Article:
A Staffordshire Lad: Reflections of Wartime Youth

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AuthorHouse, Apr 27, 2009 - Biography & Autobiography - 240 pages

Set in an industrial, relatively poor district of North Staffordshire, “A Staffordshire Lad’ is a sensitive, innocent and frank portrayal of an ordinary boy growing up during the Second World War in an ordinary family amongst ordinary people. There are no heroes.  It is a story that was common to tens of thousands of children born at this time and it is this very ordinariness that gives it its power.


The story provides an insight into the author’s grandparents, struggling to make ends meet, the risks of childbirth and the dangers to coalminers.  It paints graphic descriptions of those times; experiences that were still prevalent during and after the author’s birth.


It provides a journey of a child born in the austere times of the mid-thirties, already under the shadow of war, through the conflict, family life, education, playing and development through to national service and adulthood.  It contains many of the elements of wartime childhood such as rationing, evacuees, gas masks, air-raid shelters and identity cards.


The author describes that some parts of the story are written reflectively and some retrospectively, ignoring the traditional rules of tense.  "Sometimes I would type away in ‘diary fashion’ adding bits and pieces as they came to me, but more often than not I would get lost in the past and re-live the times as if they were happening for the first time’.



It is more than a snapshot; it is a microcosm of the times when most people’s lives were on hold, not only in the years prior to and during the war, but also for a long period afterwards.  It is a work of social history that helps bring back powerful memories.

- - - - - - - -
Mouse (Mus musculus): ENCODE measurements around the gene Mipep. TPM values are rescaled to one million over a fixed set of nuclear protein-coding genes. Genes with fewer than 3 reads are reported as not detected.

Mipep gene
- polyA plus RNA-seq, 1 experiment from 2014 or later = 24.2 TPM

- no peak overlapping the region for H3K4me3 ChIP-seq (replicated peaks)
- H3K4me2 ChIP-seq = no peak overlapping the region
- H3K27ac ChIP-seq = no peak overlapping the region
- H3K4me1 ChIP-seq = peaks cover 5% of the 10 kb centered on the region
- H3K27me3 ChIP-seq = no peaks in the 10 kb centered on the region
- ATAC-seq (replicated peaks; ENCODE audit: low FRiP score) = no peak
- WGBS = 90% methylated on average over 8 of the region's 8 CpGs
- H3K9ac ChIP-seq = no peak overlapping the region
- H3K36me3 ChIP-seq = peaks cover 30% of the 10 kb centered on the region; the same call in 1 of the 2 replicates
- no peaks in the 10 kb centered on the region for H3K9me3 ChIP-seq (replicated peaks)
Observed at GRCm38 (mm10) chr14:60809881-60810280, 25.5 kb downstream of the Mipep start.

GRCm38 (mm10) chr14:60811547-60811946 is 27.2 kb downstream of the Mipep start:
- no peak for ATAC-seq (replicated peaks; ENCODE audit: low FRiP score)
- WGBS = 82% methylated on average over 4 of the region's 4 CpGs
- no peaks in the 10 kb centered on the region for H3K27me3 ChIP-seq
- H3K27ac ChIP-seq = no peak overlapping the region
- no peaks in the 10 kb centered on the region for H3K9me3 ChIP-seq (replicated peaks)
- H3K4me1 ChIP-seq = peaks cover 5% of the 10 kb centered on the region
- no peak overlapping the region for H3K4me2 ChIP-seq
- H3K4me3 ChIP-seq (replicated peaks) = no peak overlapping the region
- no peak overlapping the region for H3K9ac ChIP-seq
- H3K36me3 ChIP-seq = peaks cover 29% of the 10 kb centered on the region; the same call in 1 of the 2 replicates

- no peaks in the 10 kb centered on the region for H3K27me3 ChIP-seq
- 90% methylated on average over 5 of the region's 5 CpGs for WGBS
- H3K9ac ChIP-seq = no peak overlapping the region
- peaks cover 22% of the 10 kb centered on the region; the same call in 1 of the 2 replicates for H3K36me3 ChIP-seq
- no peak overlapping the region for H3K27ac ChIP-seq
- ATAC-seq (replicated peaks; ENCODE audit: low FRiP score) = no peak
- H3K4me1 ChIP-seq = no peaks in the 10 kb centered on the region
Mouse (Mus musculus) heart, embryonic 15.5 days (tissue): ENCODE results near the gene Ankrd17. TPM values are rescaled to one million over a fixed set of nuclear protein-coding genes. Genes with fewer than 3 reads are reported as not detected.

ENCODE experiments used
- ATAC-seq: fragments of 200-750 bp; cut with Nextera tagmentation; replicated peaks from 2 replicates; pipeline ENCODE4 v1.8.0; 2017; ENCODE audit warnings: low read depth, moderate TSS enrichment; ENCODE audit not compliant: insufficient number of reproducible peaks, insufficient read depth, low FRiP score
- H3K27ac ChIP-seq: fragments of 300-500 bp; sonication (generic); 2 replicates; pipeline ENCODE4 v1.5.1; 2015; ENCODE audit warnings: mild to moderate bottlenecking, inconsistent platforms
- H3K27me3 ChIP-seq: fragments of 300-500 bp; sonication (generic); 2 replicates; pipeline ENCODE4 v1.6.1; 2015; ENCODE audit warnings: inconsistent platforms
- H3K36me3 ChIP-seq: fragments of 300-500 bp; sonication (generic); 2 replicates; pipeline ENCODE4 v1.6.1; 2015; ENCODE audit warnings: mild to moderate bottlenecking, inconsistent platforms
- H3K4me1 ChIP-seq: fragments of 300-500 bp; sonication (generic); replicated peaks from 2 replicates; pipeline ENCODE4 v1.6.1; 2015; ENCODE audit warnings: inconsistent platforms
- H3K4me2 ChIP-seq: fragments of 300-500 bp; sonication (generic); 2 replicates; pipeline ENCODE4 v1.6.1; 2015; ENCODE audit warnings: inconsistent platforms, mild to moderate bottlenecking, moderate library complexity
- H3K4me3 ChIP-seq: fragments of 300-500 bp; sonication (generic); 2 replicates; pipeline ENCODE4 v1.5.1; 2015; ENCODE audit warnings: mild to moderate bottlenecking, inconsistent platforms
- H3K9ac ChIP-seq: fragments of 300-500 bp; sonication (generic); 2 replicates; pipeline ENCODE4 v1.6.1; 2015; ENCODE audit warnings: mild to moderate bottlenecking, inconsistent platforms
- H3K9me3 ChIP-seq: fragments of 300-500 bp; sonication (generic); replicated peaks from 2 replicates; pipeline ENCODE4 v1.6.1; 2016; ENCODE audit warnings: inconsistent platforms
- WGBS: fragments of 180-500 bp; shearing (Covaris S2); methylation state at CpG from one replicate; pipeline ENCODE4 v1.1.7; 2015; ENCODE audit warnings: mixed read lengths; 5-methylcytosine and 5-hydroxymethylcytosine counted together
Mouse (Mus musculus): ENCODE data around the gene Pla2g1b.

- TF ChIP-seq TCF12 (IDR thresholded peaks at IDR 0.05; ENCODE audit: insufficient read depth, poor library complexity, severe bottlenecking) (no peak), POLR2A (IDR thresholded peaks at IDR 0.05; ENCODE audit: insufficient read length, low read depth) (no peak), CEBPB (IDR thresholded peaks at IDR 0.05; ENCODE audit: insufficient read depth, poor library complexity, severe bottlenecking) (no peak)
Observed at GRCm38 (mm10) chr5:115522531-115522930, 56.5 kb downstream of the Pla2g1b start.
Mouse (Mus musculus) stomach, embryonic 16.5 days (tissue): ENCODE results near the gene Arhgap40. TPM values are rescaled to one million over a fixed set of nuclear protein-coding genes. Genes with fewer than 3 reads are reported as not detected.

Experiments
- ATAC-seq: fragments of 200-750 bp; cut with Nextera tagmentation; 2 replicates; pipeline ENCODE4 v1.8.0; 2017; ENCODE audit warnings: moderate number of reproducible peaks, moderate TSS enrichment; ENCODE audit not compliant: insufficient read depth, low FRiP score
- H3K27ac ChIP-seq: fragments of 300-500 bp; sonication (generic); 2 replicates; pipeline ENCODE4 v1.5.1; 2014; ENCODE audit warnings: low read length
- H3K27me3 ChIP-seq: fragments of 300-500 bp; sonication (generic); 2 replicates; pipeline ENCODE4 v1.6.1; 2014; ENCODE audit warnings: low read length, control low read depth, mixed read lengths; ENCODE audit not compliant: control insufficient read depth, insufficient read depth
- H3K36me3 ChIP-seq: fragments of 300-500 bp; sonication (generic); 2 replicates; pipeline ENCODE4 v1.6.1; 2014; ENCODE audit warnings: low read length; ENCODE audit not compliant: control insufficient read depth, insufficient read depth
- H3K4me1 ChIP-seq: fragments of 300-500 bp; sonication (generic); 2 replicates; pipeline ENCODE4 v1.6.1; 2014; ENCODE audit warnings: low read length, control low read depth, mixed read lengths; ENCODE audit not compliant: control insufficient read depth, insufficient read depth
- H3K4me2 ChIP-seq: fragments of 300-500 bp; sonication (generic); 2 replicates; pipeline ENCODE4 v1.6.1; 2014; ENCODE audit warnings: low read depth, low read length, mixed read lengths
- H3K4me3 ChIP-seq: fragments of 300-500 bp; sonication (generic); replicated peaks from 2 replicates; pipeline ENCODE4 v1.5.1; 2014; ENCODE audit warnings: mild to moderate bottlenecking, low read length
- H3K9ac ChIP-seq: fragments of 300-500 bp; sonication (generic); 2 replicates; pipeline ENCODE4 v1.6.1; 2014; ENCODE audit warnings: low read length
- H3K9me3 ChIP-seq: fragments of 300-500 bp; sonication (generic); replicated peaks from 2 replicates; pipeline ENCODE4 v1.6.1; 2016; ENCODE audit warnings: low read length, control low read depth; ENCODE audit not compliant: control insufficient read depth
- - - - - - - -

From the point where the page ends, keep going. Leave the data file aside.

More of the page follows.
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About the author (2009)

Harry Titley was born in 1936 in a poor area of Newcastle-Under-Lyme in Staffordshire, the county where he has lived for most of his life and about which most of his story is told.

The youngest child of a working class couple, both from families with long histories in coal mining, he grew up during the Second World War where, in spite of lives being on hold, he had a childhood freedom that was not experienced by generations of children before or since. It is a time where so much has been lost and mainly forgotten.  His sensitivity and his contentment with his lot helped to consign those times to memory, 'a thousand latent joys and half-forgotten sorrows'.

After completing his national service in Germany he went to work at the English Electric company in Stafford where he remained until his retirement in 1999.  He married Ann in 1960 and they had one child, Julie, in 1961.

Although 'A Staffordshire Lad' is Harry Titley's first book, he has written some poetry and a number of articles for a Canadian magazine and local newspapers.  During his working life he was editor of the company-wide magazine.  He now lives in the North Staffordshire countryside with his wife.

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